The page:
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A rare case of skin blistering and esophageal stenosis in the course of epidermolysis bullosa - case report and literature review



Epidermolysis bullosa (EB) constitutes a heterogenous group of rare multisystem genetically transmitted disorders comprising several blistering muco-cutaneous diseases with a monogenic basis and either autosomal dominant or autosomal recessive mode of inheritance. EB manifestation is not only limited to the skin. Systemic signs might involve the nose, ear, eye, genitourinary tract and upper gastrointestinal tract. The presence of particular symptoms is directly determined by a type of altered skin protein. Gastrointestinal manifestation of EB is most commonly reflected by esophageal stenosis due to recurrent esophageal blistering, followed by consequent scarring.

Case presentation

Here we present a case of a man with dystrophic EB and dysphagia, skin blistering, joints contractures and missing nails. To our knowledge, the presented man is the oldest one diagnosed with EB living in Poland.


Management of an esophageal stricture in such circumstances is based on endoscopic dilatation. However, in most severe cases, placement of a gastrostomy tube is required. Despite great advances in medicine, a targeted therapy in the course of EB has not been established yet.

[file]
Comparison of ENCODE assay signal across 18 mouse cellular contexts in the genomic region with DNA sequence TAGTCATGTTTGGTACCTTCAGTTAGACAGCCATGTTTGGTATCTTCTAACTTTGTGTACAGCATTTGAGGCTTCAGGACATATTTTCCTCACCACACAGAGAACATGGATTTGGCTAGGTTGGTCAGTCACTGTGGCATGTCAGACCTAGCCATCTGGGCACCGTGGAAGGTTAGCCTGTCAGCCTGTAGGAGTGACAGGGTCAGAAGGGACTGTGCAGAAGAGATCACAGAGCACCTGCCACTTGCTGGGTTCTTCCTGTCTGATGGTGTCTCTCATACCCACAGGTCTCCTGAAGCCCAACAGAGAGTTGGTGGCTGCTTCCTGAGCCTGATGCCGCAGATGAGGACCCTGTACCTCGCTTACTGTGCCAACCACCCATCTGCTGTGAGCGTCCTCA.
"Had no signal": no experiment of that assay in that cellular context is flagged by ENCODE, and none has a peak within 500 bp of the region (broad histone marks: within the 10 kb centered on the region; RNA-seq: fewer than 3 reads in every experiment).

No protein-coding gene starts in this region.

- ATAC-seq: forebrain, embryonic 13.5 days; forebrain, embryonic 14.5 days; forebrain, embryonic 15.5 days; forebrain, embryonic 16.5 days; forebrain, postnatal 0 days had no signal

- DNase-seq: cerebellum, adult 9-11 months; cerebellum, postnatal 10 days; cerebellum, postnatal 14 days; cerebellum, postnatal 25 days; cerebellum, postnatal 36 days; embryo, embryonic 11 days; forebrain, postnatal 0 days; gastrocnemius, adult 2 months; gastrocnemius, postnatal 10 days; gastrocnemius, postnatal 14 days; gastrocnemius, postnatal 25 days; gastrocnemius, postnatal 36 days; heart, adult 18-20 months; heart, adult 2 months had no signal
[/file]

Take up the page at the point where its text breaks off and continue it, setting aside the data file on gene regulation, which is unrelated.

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Epidermolysis bullosa (EB) is a broad entity which encompasses several types of genetically transmitted blistering disorders: EB simplex (EBS), junctional EB (JEB), dystrophic EB (DEB) and Kindler syndrome (KS). The division is mainly based on the level of skin cleavage. Extensive skin blistering as a result of minimal mechanical trauma is a key feature in the course of EB. Degeneration of particular types of skin proteins determines the presence of extracutaneous manifestation, whose range varies among EB subtypes [1, 2] (Fig. 1).

Fig. 1
figure 1

Types of epidermolysis bullosa with involved skin proteins

Case presentation